Tuesday, December 25, 2012
A will for your facebook account?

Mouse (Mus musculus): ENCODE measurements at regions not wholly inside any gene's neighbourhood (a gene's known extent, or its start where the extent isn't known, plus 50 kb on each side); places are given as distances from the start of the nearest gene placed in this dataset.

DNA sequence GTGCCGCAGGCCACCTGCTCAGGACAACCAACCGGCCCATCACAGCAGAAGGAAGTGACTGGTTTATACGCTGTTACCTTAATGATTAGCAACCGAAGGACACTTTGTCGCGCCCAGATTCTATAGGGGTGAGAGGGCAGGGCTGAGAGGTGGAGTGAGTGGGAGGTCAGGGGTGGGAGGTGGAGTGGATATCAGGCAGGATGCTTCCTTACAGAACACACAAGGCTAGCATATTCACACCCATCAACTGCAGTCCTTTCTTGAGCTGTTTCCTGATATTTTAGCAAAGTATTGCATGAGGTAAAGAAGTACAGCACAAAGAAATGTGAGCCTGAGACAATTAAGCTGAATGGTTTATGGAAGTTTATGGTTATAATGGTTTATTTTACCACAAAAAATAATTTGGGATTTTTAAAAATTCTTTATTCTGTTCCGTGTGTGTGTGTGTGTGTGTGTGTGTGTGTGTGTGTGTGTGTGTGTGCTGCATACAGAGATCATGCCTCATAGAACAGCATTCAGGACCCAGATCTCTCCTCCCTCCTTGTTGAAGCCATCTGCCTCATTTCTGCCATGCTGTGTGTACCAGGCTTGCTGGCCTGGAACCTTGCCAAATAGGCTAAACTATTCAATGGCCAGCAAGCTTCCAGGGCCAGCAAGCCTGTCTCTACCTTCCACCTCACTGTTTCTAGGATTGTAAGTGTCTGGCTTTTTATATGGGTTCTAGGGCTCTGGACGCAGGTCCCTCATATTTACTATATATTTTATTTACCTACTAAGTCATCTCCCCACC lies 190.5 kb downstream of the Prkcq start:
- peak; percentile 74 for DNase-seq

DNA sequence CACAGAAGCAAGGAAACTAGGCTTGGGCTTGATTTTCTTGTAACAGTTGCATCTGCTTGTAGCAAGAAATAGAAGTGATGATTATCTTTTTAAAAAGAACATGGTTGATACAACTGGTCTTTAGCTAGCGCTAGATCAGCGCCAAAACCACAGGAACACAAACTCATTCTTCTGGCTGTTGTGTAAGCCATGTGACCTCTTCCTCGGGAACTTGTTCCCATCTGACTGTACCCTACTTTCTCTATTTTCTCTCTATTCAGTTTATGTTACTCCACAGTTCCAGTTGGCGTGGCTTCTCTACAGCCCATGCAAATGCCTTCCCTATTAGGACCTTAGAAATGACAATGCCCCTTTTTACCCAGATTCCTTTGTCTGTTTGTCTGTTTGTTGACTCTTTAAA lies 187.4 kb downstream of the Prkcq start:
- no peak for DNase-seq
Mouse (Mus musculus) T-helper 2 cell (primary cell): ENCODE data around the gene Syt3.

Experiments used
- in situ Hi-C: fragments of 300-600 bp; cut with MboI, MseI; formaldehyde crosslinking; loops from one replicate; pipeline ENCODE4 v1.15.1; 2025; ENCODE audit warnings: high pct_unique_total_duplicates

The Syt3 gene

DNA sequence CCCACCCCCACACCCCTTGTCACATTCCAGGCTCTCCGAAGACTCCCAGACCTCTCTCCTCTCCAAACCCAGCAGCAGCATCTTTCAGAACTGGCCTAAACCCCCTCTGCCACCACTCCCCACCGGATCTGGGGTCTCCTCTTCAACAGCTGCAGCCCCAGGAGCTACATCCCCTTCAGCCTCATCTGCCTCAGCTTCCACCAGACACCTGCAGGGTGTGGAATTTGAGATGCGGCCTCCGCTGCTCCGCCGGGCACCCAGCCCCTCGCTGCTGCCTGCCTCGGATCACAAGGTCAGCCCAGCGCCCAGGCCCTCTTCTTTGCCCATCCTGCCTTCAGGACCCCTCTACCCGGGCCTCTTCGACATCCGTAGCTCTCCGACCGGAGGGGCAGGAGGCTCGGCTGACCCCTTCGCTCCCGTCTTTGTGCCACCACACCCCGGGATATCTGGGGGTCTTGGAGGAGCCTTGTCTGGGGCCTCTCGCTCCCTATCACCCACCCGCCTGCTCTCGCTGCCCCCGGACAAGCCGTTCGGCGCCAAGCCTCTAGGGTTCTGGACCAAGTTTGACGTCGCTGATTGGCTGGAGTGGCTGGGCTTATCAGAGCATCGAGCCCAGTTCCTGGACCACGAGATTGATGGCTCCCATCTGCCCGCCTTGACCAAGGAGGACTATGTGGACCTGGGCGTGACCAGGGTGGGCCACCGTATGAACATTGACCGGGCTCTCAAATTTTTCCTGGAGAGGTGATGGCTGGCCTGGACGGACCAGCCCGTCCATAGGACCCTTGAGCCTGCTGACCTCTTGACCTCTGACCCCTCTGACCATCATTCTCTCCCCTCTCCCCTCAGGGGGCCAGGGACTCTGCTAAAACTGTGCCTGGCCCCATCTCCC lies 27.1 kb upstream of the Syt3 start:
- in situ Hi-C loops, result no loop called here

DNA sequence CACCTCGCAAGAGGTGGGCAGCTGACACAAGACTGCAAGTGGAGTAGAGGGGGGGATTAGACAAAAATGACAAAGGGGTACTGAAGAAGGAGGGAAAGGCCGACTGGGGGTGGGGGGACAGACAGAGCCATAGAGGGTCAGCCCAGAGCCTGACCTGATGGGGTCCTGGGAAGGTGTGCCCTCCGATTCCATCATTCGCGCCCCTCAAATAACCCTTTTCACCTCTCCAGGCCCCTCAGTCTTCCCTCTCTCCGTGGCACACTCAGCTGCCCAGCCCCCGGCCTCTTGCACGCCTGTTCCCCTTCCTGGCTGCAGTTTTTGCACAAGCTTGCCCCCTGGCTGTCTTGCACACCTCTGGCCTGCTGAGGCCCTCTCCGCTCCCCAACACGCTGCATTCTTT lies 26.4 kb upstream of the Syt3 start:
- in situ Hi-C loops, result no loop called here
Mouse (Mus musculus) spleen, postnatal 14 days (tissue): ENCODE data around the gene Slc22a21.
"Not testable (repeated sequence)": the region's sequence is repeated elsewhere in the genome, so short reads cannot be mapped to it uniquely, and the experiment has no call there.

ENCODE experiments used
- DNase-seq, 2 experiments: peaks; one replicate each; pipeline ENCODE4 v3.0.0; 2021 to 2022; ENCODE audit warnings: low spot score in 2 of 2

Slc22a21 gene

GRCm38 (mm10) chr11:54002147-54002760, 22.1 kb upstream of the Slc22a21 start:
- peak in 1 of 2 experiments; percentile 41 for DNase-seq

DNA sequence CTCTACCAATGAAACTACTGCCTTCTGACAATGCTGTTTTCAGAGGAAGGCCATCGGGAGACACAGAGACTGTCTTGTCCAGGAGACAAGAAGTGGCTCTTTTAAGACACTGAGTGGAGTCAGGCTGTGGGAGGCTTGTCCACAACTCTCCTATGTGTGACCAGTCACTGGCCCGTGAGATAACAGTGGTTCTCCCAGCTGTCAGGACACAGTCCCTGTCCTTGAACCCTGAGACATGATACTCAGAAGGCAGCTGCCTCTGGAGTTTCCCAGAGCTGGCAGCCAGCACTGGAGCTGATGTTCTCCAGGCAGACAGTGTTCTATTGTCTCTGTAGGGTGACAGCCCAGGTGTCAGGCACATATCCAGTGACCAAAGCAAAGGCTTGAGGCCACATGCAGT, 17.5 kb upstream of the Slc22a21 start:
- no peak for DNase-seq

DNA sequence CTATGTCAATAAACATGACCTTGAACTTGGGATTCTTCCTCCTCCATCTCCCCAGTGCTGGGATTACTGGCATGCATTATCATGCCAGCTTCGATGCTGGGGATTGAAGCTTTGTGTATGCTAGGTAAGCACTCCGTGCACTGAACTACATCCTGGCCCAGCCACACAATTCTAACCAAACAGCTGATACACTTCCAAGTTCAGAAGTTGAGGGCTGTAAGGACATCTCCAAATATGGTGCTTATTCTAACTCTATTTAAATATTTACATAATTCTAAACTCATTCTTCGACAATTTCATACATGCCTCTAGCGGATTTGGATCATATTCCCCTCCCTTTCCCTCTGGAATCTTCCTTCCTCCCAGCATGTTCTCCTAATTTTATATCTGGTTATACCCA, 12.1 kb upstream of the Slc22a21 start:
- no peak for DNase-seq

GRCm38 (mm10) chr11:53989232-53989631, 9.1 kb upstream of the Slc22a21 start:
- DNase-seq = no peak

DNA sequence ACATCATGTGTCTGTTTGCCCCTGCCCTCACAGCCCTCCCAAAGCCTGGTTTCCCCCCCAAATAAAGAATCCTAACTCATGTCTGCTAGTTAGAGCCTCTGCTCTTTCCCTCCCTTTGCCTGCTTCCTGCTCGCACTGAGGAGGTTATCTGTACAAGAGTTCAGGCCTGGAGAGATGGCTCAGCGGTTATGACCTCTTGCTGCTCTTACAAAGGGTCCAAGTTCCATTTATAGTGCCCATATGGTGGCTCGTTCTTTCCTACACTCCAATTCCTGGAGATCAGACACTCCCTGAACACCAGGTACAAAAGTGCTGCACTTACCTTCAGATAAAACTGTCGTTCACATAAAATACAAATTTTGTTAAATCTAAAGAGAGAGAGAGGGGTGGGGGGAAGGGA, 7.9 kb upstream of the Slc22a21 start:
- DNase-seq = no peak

A will for your facebook account? It might not be as strange as if seems. Most Americans spend hours online posting pictures on facebook, writing a blog about their personal views or how-to tips or even create a website. What will happen to these sites when you pass? For emotional reasons you may want to decide who is able to post article or comments on your pages. If your sites generate income, then even more so do you need to determine who is the moderator and what you want to be done with your sites. The first decision you will have to make is whether or not you want to keep the web site up and running after you are gone. Even if you decide it should be shut down, there are things you need to prepare for. First, you’ll need to select someone to shut things down for you and provide them with a contact list and a set of instructions, including whether or not you want your web site saved to disc for posterity. If you have young children, such a keepsake memory might be a good idea. In addition, it needs to contain the details for your web hosting service and passwords and contact details for any advertising or affiliate programs you might have operating. Perhaps the most important issue is password information. For this you want to make sure you have someone you can trust. There is an Internet web site called Dead Man’s Switch that automates this process for you if you have no one to handle it. What happens is the system starts kicking into action when you begin failing to reply to emails. You store your contact information on the site – which has adequate security – and it begins the process of notifying whomever you want notified. If you want to keep the web site up, you’ll need to select someone to manage it. They’ll need the same kinds of contact information you would need to record and store should you want the site shut down. If you have a life partner who knows little about your Internet business, a discussion of how she or he would want things handled in the event of your passing is highly appropriate. In this way, you can take more time to teach your partner what he or she needs to know to run the site, or to whom they can turn for help. Finally, there’s the matter of an obituary. If you’ve had your web site up for awhile you have undoubtedly made contacts, some of which may have become personal as well as business related. The Internet stretches across the globe and a friend in China will never see the announcement in your local paper. There are Internet businesses that can handle this for you. You simply need to supply them with a list of people to contact and they will email those who should know once the company has been informed of your passing. While planning for anything involving your own death can be stressful, doing so will help alleviate the burdens of those left behind.